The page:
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Closing Protection Letters Are NOT Insurance Against Mortgage Fraud

Andrew Liput Esq.
Dec 04, 2013

You are about to wire closing funds to the table, into the hands of a lawyer, title agent or escrow company employee you have never met before, but no worries because you have a Closing Protection Letter (CPL) right? Wrong. Take a good look at the language in this warranty letter. The majority of CPLs insure against two events: (1) Outright theft of the mortgage proceeds, and (2) Any other event that impairs the invalidity or unenforceability of the lien of the mortgage. But what happens when the closing agent engages in a conspiracy with others to commit fraud such as the borrower, seller, real estate agent or all three? Or, the agent is “willfully blind” ignoring fraud taking place in their presence, such as undisclosed intervening property flips, cash outside closing, straw buyers, identity theft, fake POAs? These issues can create a loan defect (triggering future repurchase) but not impair title because you can still foreclose. When you try and file a claim in these circumstances you may get one of these responses, taken from actual claims denial letters: “Although the borrower’s identity was stolen and she never signed the loan documents or mortgage at the closing, your lien remains enforceable.” No coverage! “We can find no evidence to support your claim that [XYZ] Title acted with fraud or dishonesty, or that it did anything in a manner giving rise to our obligations under the Closing Protection Letter.” No coverage! “The mere fact that there was fraud at the closing does not support a claim that {ABC} Title was implicit in any fraud.” No coverage! Title underwriters naturally approach CPL claims in the same manner as any insurance company. They are inclined to avoid paying through the letter’s coverage limitations. It is rare for a lender to recover 100 percent of its losses on defective loans in a CPL claim and/or resulting litigation. In addition, there is no uniform approach to vetting by underwriters. Some may conduct “one and done” background checks on title agency owners but they do not work with one another nor share information publicly. Rarely if ever do they examine the backgrounds of agency employees, let alone the independent closers, mobile notaries and attorneys who are delegated much of the actual closing table functions. It involves little or no ongoing monitoring discounting its effectiveness as an indicator of the clear and present danger of fraud losses the day you wire funds to the closing table. Random audits of trust accounts are a standard practice for some, but that’s like checking the barn after the horse has already run off. Lenders must initiate policies to verify settlement agents are legitimate, experienced and trustworthy, before the closing takes place. A reliable third-party can do the vetting for you. Today, despite early objections, third-party agent vetting firms are accepted as a necessary and reliable fraud tool. Lenders know the risk from escrow and settlement fraud is manageable through emerging technology and deterrence programs, and is a key component of overall loan quality assurance. Still not convinced that the CPL is not a reliable tool for deterring or insuring against fraud at a mortgage closing? I will leave you with an actual claims response from California: “Our title agent has no legal obligation to even report any fraud it may suspect at a closing, and we deny any responsibility for how funds were brought to the closing table, or to whom they were disbursed, as long as the closing instructions were followed.” No coverage! Andrew Liput is president and CEO of Secure Settlements Inc., a company he founded after nearly 10 years studying the problem of escrow and closing fraud and the uninsured risks associated with mortgage closing professionals. He may be reached by e-mail at [email protected]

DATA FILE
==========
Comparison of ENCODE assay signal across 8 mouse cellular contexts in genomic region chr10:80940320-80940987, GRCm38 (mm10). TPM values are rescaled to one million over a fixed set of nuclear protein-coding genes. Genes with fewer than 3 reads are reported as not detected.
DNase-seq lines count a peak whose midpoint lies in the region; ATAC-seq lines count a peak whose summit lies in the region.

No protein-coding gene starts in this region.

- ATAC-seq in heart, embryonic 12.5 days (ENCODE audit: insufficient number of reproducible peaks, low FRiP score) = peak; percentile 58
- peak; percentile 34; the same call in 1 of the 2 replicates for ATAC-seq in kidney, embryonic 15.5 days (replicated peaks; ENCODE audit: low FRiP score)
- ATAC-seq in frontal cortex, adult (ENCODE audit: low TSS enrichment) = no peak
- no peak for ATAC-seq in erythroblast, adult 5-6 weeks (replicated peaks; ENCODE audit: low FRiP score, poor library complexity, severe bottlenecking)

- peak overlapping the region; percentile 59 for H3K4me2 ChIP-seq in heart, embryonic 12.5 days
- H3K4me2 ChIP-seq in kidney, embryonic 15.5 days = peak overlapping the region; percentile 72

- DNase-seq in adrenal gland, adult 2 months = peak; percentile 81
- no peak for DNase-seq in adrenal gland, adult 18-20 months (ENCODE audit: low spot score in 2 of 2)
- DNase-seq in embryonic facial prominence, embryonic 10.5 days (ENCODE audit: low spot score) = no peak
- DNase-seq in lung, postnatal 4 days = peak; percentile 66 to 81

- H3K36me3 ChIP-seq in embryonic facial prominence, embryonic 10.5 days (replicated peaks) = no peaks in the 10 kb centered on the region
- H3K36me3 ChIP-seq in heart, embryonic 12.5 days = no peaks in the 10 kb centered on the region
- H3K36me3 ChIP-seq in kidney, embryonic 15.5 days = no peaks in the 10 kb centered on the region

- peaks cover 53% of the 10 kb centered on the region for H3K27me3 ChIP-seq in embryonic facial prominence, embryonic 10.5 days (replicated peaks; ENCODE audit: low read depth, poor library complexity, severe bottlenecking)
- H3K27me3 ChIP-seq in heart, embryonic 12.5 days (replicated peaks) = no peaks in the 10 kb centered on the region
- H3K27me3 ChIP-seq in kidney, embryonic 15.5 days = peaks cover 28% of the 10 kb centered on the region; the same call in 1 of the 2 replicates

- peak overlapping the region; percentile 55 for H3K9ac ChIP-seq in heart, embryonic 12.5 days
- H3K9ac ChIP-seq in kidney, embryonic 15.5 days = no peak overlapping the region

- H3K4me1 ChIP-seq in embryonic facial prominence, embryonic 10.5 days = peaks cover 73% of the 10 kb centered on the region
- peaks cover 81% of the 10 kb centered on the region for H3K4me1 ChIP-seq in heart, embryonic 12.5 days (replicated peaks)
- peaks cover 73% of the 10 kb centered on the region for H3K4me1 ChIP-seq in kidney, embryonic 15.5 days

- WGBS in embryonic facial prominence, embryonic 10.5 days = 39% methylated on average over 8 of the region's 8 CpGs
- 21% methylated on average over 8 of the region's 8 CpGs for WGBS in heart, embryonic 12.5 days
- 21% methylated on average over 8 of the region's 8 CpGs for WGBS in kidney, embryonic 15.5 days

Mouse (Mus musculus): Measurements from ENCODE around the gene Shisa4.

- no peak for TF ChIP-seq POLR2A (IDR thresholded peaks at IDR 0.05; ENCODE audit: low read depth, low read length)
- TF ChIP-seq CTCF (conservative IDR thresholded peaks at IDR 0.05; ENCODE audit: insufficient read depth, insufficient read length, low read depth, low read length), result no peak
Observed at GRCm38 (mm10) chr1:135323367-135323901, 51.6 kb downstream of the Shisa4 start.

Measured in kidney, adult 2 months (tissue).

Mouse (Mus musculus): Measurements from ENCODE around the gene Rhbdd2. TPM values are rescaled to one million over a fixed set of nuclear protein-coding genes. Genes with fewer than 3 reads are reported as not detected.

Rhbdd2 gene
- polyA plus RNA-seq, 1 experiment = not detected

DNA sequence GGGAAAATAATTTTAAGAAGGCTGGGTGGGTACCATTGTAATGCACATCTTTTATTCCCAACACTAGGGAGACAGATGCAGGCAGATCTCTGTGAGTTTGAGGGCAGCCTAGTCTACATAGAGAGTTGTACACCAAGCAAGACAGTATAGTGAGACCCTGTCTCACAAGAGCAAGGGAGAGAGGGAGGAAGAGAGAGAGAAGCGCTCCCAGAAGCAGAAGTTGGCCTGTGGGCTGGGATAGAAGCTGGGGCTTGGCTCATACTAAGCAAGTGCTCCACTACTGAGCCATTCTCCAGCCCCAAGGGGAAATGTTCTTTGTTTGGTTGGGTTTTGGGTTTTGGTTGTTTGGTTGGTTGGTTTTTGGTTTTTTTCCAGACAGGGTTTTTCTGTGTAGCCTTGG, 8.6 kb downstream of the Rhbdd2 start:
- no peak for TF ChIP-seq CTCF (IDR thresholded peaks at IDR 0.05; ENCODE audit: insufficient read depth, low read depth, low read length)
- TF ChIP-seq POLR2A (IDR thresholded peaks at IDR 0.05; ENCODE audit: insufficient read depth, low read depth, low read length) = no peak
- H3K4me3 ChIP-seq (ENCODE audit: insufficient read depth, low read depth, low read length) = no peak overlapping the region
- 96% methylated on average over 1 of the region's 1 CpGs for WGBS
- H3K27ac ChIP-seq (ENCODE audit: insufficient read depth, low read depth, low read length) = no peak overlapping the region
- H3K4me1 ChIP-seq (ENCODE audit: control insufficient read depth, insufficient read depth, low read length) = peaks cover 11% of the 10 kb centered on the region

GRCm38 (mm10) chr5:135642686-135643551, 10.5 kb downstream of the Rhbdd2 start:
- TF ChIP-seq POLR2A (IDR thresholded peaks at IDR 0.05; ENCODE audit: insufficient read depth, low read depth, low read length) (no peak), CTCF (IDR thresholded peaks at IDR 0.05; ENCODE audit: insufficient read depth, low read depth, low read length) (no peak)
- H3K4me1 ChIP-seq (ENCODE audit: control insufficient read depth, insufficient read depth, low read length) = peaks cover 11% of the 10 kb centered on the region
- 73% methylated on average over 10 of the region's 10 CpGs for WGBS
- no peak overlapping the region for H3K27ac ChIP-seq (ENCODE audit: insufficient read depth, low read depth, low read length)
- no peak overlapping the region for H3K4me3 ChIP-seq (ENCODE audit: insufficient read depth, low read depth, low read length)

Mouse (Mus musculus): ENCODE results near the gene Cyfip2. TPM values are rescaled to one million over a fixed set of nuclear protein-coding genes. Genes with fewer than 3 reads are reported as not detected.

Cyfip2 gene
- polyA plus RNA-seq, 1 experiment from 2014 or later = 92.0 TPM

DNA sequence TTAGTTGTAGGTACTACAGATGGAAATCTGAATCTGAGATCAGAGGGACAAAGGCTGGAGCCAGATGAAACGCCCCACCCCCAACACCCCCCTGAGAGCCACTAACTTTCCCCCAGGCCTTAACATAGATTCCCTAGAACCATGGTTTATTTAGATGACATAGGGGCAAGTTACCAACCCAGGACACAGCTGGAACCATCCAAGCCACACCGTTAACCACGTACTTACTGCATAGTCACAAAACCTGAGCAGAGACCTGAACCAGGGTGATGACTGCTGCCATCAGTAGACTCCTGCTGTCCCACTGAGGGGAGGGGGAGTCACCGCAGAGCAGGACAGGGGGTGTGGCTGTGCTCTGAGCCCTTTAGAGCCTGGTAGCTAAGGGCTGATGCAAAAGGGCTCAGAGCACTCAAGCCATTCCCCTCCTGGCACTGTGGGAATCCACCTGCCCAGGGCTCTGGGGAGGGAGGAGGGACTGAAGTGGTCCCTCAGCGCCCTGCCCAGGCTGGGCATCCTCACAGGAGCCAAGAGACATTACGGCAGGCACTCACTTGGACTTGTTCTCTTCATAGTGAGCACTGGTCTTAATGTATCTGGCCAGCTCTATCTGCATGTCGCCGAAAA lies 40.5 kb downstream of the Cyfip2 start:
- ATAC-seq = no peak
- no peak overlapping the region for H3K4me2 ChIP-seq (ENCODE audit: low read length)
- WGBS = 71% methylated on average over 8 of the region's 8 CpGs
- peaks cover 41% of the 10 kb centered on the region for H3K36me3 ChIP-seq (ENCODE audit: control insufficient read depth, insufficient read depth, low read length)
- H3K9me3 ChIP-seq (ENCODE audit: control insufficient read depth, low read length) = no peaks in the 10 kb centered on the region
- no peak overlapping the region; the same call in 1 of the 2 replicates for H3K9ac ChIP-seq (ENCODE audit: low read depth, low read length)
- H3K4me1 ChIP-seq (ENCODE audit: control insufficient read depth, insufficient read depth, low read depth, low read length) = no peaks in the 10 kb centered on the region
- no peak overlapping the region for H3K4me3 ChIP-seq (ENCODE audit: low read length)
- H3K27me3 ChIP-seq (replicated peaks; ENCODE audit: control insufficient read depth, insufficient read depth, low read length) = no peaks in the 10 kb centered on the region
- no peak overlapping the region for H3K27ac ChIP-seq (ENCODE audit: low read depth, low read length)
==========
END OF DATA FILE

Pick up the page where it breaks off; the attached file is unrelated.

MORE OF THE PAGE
Dec 04, 2013